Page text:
I wish cars could connect to my smart bed. I mean, you would think modern technology could make this happen. A bed I’ve tested recently knows how much sleep I’m getting at night and even the difference between light sleep and deep sleep. I see a little rating each morning that reminds me about how I slept and encourages me to follow a different routine, such as going to bed earlier or maybe not drinking 14 cups of coffee during the day.
Until that wonderful intersection of sleep technology and cars happens, there is something that works quite nicely. The 2020 Nissan Altima can actually tell if you are acting sleepy. It monitors your driving in real-time using a tech called Intelligent Driver Alertness. It’s mostly looking for any strange driving patterns, such as swerving too much for no reason.
I love how these algorithms work. I’m sure some very complicated math created them (Nissan likely won’t explain those details even if I asked them to). It knows how many times you make a very slight nudge versus more of an actual turn. It can track and compare these swerves and random or unpredictable maneuvers, then analyze them quickly to see if they are a sign of problems. No car today connects to a smart bed as far as I know, but this is getting us closer to the day when the things we do during the day and how we sleep at night can help cars act on our behalf, especially when they start driving on their own (human or no human involved).
During my test, I decided to try and trigger the alert but didn’t quite make it work. I consider that a good thing. I wasn’t able to “game” the system and act drowsy, which tells me the Altima is reading some indicators that I either don’t know about or can’t mimic. I’ve done this same test in several Mercedes cars that also warn you about getting sleepy, and I’ve been able to trigger them just fine, mostly by edging over the lane a little on a deserted road.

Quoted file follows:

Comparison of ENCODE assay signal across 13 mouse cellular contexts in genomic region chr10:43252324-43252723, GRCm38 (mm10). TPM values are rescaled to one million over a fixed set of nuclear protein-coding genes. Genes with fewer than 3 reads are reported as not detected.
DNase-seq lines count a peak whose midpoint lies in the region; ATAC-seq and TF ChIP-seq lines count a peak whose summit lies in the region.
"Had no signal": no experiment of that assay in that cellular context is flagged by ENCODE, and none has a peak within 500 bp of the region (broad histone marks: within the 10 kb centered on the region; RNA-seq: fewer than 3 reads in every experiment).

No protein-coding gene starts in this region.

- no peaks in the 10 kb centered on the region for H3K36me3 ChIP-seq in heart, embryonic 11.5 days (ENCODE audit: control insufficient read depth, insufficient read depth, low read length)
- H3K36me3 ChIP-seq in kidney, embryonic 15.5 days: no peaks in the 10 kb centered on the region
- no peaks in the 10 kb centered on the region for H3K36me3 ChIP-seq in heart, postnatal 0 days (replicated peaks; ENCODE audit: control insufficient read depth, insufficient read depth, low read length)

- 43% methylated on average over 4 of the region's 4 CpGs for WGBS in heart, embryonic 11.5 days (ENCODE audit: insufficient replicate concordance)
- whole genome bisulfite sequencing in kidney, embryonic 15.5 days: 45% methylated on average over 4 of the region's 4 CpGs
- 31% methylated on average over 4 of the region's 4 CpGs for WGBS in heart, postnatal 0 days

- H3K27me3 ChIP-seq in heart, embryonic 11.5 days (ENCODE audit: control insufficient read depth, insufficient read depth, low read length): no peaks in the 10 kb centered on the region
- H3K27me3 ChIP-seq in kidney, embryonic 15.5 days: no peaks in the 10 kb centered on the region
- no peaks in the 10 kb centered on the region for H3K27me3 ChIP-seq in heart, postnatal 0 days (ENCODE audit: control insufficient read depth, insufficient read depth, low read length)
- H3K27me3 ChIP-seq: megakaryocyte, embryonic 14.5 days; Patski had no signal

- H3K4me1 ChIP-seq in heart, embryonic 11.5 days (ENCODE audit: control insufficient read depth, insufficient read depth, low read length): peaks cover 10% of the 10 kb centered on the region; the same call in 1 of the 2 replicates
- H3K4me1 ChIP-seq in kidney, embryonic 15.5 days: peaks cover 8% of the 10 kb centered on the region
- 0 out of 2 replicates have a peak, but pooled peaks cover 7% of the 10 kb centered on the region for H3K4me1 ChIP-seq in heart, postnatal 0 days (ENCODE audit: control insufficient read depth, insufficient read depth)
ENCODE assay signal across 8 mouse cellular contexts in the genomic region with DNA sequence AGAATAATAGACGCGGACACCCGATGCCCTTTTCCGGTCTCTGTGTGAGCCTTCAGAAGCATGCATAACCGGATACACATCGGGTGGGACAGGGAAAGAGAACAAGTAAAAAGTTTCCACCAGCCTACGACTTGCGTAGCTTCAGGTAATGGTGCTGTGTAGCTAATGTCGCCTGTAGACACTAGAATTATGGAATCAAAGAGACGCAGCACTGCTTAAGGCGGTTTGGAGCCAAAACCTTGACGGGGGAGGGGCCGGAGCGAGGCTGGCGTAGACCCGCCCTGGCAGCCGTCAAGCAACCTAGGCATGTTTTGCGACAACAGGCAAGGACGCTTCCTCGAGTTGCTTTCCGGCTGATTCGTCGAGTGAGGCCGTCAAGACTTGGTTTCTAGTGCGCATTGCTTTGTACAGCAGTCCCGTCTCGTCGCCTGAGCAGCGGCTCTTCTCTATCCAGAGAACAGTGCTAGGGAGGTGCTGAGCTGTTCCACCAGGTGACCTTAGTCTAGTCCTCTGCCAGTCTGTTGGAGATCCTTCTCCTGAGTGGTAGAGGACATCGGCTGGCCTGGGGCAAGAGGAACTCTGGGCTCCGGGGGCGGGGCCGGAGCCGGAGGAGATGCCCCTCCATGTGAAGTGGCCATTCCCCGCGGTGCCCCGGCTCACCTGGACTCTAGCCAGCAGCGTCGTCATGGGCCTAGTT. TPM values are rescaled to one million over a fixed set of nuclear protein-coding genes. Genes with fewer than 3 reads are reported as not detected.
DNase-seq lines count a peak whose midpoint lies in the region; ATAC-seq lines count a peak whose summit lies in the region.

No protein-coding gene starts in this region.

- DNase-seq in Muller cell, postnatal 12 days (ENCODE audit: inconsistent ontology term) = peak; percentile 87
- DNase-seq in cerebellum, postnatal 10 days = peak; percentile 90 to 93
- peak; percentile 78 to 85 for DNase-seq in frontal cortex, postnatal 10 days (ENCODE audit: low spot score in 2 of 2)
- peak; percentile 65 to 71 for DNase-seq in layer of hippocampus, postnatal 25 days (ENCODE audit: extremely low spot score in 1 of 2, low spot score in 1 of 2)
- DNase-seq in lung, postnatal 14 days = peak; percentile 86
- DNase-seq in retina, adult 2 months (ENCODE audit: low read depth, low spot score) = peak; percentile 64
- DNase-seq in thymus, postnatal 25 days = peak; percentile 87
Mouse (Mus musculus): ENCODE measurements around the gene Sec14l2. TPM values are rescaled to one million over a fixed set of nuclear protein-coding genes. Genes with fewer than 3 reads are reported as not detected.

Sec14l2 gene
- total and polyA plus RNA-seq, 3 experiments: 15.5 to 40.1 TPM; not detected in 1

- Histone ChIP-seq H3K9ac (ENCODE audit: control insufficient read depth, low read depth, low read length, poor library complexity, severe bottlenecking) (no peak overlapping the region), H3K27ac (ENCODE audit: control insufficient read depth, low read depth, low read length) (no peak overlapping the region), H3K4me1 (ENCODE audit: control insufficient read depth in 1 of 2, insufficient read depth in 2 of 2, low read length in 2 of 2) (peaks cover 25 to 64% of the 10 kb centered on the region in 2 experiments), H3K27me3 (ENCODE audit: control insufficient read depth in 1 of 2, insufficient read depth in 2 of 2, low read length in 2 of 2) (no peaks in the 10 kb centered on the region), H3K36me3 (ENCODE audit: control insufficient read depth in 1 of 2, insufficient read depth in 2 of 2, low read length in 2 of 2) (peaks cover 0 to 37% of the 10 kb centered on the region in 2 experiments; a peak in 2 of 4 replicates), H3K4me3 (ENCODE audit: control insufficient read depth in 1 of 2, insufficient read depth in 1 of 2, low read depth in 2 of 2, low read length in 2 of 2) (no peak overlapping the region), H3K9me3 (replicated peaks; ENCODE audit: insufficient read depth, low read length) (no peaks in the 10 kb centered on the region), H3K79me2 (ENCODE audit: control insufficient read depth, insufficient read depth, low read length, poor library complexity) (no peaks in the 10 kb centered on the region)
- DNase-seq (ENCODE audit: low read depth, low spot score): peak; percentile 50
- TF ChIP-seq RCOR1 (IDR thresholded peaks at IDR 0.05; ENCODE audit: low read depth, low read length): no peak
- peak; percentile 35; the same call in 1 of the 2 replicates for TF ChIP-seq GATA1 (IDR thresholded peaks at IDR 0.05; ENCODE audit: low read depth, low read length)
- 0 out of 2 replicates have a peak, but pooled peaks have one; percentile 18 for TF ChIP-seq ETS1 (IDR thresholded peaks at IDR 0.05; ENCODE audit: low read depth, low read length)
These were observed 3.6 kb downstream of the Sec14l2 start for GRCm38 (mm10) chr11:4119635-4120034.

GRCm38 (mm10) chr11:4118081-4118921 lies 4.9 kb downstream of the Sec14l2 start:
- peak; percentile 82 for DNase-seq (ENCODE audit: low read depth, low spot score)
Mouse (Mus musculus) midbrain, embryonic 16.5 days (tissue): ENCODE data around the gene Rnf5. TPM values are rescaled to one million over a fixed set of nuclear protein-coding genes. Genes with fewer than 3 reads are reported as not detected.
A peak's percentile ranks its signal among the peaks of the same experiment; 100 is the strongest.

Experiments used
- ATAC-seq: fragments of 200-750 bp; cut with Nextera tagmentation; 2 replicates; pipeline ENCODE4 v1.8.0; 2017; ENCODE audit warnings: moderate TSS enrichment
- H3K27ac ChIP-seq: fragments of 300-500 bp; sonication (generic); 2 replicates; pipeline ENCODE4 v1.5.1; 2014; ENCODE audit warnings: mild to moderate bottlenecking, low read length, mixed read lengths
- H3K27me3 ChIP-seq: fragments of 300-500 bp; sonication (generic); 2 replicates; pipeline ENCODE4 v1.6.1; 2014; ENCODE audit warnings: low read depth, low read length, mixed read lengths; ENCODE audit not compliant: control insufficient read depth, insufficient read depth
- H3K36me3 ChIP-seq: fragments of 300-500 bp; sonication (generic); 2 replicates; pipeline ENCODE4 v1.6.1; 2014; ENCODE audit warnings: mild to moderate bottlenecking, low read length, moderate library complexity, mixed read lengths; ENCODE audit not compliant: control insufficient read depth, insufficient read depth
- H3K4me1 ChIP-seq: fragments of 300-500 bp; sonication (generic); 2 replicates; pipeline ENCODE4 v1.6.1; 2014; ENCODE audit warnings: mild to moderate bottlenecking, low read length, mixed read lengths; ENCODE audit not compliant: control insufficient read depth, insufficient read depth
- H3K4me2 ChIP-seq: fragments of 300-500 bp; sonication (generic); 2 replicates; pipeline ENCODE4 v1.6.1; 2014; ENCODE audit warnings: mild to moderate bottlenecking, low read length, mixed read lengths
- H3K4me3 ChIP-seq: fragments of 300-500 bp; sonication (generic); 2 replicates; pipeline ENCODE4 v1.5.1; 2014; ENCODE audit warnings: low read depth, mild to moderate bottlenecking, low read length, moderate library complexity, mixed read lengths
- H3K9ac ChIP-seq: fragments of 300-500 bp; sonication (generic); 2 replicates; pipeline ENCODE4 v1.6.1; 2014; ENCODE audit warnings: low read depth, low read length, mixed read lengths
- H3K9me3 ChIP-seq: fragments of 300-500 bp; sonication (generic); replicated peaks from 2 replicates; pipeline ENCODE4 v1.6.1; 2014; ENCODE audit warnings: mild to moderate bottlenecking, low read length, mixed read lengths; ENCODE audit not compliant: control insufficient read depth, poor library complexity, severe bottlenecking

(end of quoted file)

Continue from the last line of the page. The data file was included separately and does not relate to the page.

So how would the smart bed connection actually work? I could see future cars ramping up the drive tracking, knowing you didn’t sleep well, possibly alerting you sooner than usual. If you slept exceptionally well, maybe the tech would be a little more forgiving and use an algorithm that determines you are merely a bit distracted and not actually tired. The intervention might work differently. Maybe the display doesn’t say you are tired but distracted instead.
I’m looking forward to the time when cars connect to more than beds, though. Linking to other vehicles, the roadway, a traffic control center, a weather system, the city construction crews — someday it will all be interconnected and alert us about problems or even offer tips. Or simply take over the driving duties, since a computer can interact with all of those multiple entities at once and in real-time within milli-seconds. The human brain, not so much.
I’ve been studying this topic of distraction lately because I’m working on a book about staying productive and doing a series of articles on innovation and work for Forbes.com. The sleep tech in the Altima is another sign that technology is here to help, that having more tools like this will only help us drive safer, with more vigilance, and someday — not have to drive at all.